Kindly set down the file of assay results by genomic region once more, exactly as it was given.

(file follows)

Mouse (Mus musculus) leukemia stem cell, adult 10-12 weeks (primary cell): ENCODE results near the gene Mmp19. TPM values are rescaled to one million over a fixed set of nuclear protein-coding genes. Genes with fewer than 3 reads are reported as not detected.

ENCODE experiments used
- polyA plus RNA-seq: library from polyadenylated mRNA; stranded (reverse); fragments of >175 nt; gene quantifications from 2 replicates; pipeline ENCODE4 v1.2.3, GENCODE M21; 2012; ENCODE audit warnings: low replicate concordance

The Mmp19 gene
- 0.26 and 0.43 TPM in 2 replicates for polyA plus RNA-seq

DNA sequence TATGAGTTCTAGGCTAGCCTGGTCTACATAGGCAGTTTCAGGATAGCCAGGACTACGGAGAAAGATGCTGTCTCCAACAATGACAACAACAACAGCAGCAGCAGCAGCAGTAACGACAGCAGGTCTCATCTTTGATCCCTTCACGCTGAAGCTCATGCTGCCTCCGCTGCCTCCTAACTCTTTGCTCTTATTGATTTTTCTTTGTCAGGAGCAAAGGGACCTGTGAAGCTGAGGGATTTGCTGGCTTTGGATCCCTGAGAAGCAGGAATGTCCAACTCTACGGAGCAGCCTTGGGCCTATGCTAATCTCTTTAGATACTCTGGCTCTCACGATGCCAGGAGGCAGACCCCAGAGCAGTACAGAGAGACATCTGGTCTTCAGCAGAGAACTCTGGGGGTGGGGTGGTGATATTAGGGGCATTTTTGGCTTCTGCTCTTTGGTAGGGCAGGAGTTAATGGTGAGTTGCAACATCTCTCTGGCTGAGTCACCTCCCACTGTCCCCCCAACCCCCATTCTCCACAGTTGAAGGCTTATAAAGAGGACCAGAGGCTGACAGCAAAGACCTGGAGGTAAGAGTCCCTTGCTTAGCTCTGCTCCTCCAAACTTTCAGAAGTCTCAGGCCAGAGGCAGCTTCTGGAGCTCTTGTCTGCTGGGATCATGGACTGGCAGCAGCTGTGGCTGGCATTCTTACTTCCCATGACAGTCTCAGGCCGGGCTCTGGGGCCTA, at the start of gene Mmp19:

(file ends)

Mouse (Mus musculus) leukemia stem cell, adult 10-12 weeks (primary cell): ENCODE results near the gene Mmp19. TPM values are rescaled to one million over a fixed set of nuclear protein-coding genes. Genes with fewer than 3 reads are reported as not detected.

ENCODE experiments used
- polyA plus RNA-seq: library from polyadenylated mRNA; stranded (reverse); fragments of >175 nt; gene quantifications from 2 replicates; pipeline ENCODE4 v1.2.3, GENCODE M21; 2012; ENCODE audit warnings: low replicate concordance

The Mmp19 gene
- 0.26 and 0.43 TPM in 2 replicates for polyA plus RNA-seq

DNA sequence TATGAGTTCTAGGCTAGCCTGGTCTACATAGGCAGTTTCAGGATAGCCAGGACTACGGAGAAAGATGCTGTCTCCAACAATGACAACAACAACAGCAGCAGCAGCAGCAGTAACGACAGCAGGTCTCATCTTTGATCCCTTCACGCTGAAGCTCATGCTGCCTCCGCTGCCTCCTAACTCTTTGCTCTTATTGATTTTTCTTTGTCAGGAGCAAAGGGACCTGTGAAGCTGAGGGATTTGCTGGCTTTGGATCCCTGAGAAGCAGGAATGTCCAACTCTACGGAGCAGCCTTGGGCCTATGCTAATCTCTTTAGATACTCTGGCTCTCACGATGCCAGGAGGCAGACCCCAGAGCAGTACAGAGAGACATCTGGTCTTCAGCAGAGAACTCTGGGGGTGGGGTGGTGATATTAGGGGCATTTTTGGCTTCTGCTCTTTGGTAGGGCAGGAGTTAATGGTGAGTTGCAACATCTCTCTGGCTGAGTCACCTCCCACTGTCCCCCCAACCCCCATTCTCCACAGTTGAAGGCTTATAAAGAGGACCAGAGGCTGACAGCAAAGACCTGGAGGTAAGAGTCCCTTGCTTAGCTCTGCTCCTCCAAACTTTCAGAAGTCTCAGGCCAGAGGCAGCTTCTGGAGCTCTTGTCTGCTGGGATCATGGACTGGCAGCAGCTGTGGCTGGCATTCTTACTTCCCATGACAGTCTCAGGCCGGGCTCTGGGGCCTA, at the start of gene Mmp19: